In 1905, a small group of 29 individuals convened by scholar/activist W.E. B. DuBois and journalist William Monroe Trotter met in Canada across the border from Niagara, New York, to develop a plan to fight for racial justice for Negro Americans. They called their group the Niagara Movement. A couple of years later, the Niagara Movement merged with other anti-racist forces to form the National Association for the Advancement of Colored People, which went on to become the largest organization in the African-American struggle for the next half century and the leading catalyst in the defeat of legalized racial segregation in the United States.


Interestingly enough, 30 years before the founding of the Niagara Movement, a group known as the New Orleans Organizing Committee sponsored a national convention in the Crescent City in 1875 to develop a plan of action to overcome the challenges facing African Americans, particularly in the South. Sensing that Reconstruction was collapsing around them, these activists, led by Henry Adams, called upon the federal government to actively protect the rights and privileges of black people.

“And if that failed,” Adams wrote, “our idea was then to ask them to set apart a territory in the United States for us, somewhere we could go and live with our families. When that failed then our idea was to appeal to other governments outside of the United States to help us to get away from the United States and go there and live under their flag.”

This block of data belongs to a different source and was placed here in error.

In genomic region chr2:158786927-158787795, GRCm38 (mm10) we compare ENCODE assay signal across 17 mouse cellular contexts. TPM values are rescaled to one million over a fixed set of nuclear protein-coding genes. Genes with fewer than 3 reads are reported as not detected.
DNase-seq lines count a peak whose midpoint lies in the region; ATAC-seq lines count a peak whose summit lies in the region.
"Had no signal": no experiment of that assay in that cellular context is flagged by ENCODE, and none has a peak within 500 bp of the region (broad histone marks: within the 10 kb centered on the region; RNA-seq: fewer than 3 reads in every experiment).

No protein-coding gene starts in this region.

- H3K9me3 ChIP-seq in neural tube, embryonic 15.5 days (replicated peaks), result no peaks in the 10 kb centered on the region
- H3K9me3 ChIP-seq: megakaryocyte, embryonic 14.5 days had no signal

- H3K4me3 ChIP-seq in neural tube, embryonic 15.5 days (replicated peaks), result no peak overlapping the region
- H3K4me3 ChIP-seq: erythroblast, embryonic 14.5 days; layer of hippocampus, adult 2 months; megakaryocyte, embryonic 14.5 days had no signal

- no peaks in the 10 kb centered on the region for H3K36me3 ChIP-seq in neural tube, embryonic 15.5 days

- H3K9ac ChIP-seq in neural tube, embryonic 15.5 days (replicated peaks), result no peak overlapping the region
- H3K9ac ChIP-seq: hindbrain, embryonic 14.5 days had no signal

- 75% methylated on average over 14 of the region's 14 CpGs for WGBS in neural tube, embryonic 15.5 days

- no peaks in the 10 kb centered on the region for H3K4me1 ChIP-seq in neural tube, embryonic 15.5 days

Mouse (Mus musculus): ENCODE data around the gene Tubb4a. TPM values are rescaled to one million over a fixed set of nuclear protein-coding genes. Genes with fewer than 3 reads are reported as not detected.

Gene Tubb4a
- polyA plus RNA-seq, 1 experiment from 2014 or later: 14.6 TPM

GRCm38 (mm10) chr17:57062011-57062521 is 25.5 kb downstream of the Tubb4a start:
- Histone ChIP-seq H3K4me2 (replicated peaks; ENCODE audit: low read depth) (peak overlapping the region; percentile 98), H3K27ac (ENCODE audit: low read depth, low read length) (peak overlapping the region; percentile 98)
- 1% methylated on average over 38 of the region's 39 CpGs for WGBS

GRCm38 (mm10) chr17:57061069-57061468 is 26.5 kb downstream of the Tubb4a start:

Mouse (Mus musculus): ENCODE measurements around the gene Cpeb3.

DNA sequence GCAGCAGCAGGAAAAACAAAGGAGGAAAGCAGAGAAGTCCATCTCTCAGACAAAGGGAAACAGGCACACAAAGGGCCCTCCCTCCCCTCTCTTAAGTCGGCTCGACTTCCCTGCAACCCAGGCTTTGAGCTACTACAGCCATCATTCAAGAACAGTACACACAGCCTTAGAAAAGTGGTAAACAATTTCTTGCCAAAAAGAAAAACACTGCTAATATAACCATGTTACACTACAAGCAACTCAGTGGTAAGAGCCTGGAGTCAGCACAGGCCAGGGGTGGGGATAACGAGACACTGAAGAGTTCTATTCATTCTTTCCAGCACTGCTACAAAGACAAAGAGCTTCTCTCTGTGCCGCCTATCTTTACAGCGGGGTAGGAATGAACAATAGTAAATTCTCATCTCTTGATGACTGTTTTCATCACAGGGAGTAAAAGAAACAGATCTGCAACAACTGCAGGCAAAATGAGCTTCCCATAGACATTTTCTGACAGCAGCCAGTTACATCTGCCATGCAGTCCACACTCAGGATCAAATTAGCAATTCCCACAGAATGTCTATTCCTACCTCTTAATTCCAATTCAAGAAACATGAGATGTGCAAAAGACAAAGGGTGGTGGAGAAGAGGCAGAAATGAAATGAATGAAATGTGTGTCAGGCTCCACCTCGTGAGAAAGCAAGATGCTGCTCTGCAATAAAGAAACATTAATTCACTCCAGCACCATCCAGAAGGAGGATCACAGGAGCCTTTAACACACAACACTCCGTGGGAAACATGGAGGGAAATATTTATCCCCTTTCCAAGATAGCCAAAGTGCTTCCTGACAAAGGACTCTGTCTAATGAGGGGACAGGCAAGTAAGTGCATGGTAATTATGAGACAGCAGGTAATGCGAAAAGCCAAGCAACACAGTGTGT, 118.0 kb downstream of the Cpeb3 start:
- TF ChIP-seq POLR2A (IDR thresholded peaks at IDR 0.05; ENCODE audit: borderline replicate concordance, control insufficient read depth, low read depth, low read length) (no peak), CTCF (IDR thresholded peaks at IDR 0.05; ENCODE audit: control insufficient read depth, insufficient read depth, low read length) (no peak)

By 1877, the federal government had formally abandoned black people and turned the South back over to the forces of white supremacy. By that time, too, the New Orleans Organizing Committee had signed up 69,000 people who agreed to migrate to Liberia rather than live under the control of the South’s former slave masters. Of course, they didn’t all make it to Liberia but beginning in 1879, tens of thousands of these men, women and children began their exodus from the South to settle in Kansas and other parts of the Midwest and Western territories. Over the next 100 years, millions of black folks would follow these pioneers and migrate out of the South in search of better living conditions in other sections of America.

The point of these anecdotes about the New Orleans Convention and the Niagara Movement is that a handful of black folk who are not afraid to change the conditions under which they live can generate changes in the whole paradigm under which all black folks live.

The challenges facing us in New Orleans in 2005 are manifold but they can also be distilled down to a single overriding issue: the lack of wealth. Seen from this perspective, then, our needs are simple. We have to acquire vast sums of wealth as quickly as possible. We have to do this by growing new assets in the black community, managing the assets we currently have more effectively, and redirecting and redistributing existing assets that others now control but which they managed to acquire by taking undue advantage of our people.